Holi is rapidly becoming popular in London. The Indian ‘festival of colours’ — which gets even total strangers smearing each other with paint — is an exuberant riot of feelgood fun and playful pranks that mimics what various mythological gods once got up to (had they existed). Holi takes place around the end of February or beginning of March, based on the Hindu calendar and the position of the moon. This year, the two-day festival is either on 5 and 6 March or 6 and 7 March, depending on which calendar you follow; but traditionally Indians played with colours five days later on ‘Rang Panchmi’, this year on 11 March.
Mostly popular in north India, Rajasthan, Gujarat and Maharashtra, Holi is a festival of spring harvest and fertility. There are many Hindu myths attached to its origins — but mostly, it celebrates the sudden bursting forth of new life, high energy and the welcome vivid colours of the new season after the grim greyness of winter, hence the symbolic use of colour. Traditionally bonfires are lit the evening before to purify the air of evil spirits, and give harvest offerings to the god of fire. In India, these include crops planted in winter and harvested in spring — mostly wheat, but also fresh peas, barley, mustard, sesame seeds, linseeds, and several legumes of the chickpea family.
The most distinctive feature of the festival is the throwing of powdered colours, and the squirting of paint-filled water pistols at friends, family, neighbours and passers-by you might never have met before. The festival is a great leveller of caste, class, religion and wealth as nobody is spared the paint. Due to health and safety concerns, however, colours made from natural dyes — crushed flowers, edible flours, spices and henna, for instance — are now increasingly replacing artificial ones in India.
Unfortunately in the UK, Holi is becoming more and more commercialised, and Holi parties and events with no connection whatsoever to the original tradition are now taking place throughout the year. Luckily for foodies though, a few restaurants do host fabulous Holi events and offer enticing special menus during the festive period.
The Cinnamon Club has a £50 Holi menu until 7 March. Its younger sibling Cinnamon Kitchen has one for £30 until 28 March; plus a purpose-built pod outside the restaurant, where you can pelt each other with colour in a protective white suit. Additionally, Dishoom is serving Holi treats until 8 March (keep an eye on their Twitter and Facebook pages for details); and will host a Holi party on 29 March at Lewis Cubitt Square in King’s Cross (which hasn’t opened yet). Both annual events are hugely popular, so book your tickets early.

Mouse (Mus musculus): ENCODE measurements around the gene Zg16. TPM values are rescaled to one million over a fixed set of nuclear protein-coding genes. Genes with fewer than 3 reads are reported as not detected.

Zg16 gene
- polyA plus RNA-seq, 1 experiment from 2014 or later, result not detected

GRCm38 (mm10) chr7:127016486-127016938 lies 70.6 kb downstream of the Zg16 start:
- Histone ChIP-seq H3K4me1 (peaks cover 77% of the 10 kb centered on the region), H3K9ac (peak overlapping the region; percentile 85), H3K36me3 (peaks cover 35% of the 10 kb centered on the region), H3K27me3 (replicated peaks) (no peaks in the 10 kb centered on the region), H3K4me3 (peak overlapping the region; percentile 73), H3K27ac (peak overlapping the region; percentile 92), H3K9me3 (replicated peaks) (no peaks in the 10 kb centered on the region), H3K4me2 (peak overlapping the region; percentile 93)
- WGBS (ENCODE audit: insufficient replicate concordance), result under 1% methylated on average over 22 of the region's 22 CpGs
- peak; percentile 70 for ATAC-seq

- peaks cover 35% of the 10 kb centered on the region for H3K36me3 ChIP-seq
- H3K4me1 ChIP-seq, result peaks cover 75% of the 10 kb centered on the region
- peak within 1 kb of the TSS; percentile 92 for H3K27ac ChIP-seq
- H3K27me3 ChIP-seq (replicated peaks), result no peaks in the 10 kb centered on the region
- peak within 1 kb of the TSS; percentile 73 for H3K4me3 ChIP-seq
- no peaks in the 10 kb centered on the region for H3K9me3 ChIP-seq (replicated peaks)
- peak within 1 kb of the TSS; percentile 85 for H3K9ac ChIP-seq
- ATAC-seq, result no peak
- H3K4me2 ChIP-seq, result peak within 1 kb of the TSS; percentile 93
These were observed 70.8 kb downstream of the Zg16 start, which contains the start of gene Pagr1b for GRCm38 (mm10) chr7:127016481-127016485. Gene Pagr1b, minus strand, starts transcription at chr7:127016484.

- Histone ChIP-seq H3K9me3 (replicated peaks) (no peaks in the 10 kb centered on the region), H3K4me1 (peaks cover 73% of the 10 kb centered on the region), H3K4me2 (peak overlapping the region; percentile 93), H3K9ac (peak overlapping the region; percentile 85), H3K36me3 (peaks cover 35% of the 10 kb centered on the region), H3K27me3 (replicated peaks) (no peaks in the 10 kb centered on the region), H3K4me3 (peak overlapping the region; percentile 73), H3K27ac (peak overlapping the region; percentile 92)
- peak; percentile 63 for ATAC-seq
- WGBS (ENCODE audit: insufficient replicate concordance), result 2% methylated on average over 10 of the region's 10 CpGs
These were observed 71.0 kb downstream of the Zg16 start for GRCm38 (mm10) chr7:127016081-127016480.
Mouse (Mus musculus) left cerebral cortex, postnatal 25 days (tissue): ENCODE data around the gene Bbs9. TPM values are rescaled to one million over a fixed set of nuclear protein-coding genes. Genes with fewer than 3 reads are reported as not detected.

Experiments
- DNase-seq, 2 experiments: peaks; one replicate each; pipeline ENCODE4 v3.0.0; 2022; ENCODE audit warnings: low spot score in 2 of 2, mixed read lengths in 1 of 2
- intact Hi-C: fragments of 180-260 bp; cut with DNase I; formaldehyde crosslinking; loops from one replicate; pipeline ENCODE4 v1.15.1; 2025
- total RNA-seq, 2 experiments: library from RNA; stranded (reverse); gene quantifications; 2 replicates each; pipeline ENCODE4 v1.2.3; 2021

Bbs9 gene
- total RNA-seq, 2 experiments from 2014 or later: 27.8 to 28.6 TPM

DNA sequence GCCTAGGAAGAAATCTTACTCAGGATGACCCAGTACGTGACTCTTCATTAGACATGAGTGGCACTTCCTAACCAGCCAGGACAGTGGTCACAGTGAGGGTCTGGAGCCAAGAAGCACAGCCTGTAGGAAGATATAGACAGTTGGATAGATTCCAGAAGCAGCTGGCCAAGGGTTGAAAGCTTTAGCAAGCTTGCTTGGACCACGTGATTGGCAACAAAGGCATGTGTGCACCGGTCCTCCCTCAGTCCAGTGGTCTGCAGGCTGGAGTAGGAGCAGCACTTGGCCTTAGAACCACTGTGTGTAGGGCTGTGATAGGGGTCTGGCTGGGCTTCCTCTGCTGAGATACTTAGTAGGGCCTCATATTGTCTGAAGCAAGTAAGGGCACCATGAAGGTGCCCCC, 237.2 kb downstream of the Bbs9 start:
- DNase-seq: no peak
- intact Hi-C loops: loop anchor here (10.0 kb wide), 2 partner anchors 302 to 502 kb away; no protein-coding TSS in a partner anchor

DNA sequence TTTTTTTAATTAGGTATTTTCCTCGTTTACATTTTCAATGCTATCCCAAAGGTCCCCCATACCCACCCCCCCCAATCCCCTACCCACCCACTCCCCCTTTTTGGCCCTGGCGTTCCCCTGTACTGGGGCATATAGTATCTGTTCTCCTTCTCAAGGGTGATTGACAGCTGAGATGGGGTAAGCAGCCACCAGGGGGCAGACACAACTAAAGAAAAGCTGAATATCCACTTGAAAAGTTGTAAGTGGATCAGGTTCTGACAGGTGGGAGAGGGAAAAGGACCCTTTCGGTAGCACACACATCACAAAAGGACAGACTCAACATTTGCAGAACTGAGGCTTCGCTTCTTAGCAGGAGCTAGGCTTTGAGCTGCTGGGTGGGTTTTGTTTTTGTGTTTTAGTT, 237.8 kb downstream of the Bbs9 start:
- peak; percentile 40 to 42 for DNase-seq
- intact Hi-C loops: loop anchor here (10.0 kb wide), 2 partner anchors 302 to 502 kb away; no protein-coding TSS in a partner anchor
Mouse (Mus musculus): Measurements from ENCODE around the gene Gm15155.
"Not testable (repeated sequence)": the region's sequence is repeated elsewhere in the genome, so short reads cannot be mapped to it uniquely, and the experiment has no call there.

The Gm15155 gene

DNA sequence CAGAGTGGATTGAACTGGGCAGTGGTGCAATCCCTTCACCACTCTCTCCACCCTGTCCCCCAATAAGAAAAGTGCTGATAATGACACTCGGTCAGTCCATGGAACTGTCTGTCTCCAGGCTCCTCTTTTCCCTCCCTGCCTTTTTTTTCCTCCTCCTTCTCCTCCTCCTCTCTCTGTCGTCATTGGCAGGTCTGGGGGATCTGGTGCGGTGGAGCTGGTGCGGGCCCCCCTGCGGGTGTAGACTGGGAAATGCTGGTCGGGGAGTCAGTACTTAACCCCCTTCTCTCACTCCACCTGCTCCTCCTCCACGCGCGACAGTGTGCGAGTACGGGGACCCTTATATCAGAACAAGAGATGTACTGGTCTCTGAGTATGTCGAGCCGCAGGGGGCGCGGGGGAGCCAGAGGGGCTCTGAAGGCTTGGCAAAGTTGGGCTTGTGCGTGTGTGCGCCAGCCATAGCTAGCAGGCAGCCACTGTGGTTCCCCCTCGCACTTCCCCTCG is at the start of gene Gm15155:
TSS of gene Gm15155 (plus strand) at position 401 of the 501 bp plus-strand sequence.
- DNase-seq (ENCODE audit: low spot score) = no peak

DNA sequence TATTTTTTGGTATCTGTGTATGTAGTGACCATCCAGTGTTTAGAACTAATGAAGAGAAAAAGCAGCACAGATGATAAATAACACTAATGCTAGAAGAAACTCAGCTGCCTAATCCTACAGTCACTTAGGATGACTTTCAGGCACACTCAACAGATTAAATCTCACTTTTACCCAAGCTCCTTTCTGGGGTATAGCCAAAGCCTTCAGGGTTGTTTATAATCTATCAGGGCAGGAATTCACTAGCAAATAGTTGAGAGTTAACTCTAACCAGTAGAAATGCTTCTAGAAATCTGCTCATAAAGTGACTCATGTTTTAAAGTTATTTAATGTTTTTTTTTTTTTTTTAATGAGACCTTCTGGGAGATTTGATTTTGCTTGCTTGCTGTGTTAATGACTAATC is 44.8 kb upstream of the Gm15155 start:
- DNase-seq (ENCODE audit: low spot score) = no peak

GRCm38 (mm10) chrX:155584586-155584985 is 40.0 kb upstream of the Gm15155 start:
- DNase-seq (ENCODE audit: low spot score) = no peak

So, then, what is traditionally eaten at Holi? As usual in India, the answer varies wildly according to region, community and family traditions. We’ve highlighted only the most popular of the very many traditional foods eaten across the subcontinent, and told you where to find them in London — and they all happen to be vegetarian. You’ll notice that they’re mostly grab-and-go snacks, nibbles and sweets. There’s a practical reason for this: looking like a walking rainbow, most people would simply not be able to chop up vegetables, grind masalas and simmer curries for hours. The food has to be portable and pre-prepared — and such rich, carb-laden fare also helps keep up the energy levels. So now there’s no excuse not to let your hair down, push yourself out of your comfort zone and go a bit crazy…
The most famous item associated with Holi is bhaang: a drink made, usually by men, by crushing the leaves and flower buds of the cannabis plant in a large pestle and mortar. Bhaang has been a festive staple for centuries, used for achieving spiritual ecstasy and transcendental states. A little milk, ghee and many different spices are added to make the base, which can then be used for making bhaang thandai (see below), bhaang pakoras and bhaang sweets — not unlike marijuana brownies.
Dishoom serves (cannabis-free, obviously) bhaang lassi, a yoghurt drink flavoured instead with shredded mint leaves, ginger, grenadine, candied fennel sprinkles and coconut milk. It’s available with or without rum, in small and large sizes.
Thandai can be made with or without bhaang. Literally meaning ‘cooler’, it’s a thick, creamy drink made from whole milk into which crushed almonds, pistachios and sometimes cashew nuts are added. It’s distinctively spiced with saffron, cardamom, fennel seeds, cracked black pepper, white poppy seeds and rose petals; and is often accompanied by fried, crunchy snacks. In India, it’s increasingly sold in low-sugar versions; plus new-fangled flavours such as tamarind, lemon, mango, strawberry, pandan and rose. Chefs sometimes turn it into ice creams, mousses and desserts.